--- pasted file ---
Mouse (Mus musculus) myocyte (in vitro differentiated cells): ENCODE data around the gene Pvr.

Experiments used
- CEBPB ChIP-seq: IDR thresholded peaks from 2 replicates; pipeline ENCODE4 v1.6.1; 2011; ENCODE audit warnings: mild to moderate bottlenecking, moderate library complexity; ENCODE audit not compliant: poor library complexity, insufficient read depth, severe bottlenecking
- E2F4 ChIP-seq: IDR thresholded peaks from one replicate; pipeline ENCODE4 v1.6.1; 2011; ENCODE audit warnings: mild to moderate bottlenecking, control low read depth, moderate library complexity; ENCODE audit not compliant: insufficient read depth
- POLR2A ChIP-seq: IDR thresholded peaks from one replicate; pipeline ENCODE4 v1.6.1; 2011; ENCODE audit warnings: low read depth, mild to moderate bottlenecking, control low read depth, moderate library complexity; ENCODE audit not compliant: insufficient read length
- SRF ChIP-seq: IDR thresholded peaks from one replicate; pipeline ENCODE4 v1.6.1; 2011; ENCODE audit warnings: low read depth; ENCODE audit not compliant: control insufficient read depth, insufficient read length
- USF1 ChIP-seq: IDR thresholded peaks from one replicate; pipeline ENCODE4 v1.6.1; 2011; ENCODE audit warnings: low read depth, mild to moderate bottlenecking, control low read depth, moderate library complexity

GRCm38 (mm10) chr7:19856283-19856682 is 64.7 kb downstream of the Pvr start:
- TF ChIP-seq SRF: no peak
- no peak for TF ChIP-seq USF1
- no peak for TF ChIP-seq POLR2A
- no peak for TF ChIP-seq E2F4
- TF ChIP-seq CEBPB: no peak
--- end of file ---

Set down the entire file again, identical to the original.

Mouse (Mus musculus) myocyte (in vitro differentiated cells): ENCODE data around the gene Pvr.

Experiments used
- CEBPB ChIP-seq: IDR thresholded peaks from 2 replicates; pipeline ENCODE4 v1.6.1; 2011; ENCODE audit warnings: mild to moderate bottlenecking, moderate library complexity; ENCODE audit not compliant: poor library complexity, insufficient read depth, severe bottlenecking
- E2F4 ChIP-seq: IDR thresholded peaks from one replicate; pipeline ENCODE4 v1.6.1; 2011; ENCODE audit warnings: mild to moderate bottlenecking, control low read depth, moderate library complexity; ENCODE audit not compliant: insufficient read depth
- POLR2A ChIP-seq: IDR thresholded peaks from one replicate; pipeline ENCODE4 v1.6.1; 2011; ENCODE audit warnings: low read depth, mild to moderate bottlenecking, control low read depth, moderate library complexity; ENCODE audit not compliant: insufficient read length
- SRF ChIP-seq: IDR thresholded peaks from one replicate; pipeline ENCODE4 v1.6.1; 2011; ENCODE audit warnings: low read depth; ENCODE audit not compliant: control insufficient read depth, insufficient read length
- USF1 ChIP-seq: IDR thresholded peaks from one replicate; pipeline ENCODE4 v1.6.1; 2011; ENCODE audit warnings: low read depth, mild to moderate bottlenecking, control low read depth, moderate library complexity

GRCm38 (mm10) chr7:19856283-19856682 is 64.7 kb downstream of the Pvr start:
- TF ChIP-seq SRF: no peak
- no peak for TF ChIP-seq USF1
- no peak for TF ChIP-seq POLR2A
- no peak for TF ChIP-seq E2F4
- TF ChIP-seq CEBPB: no peak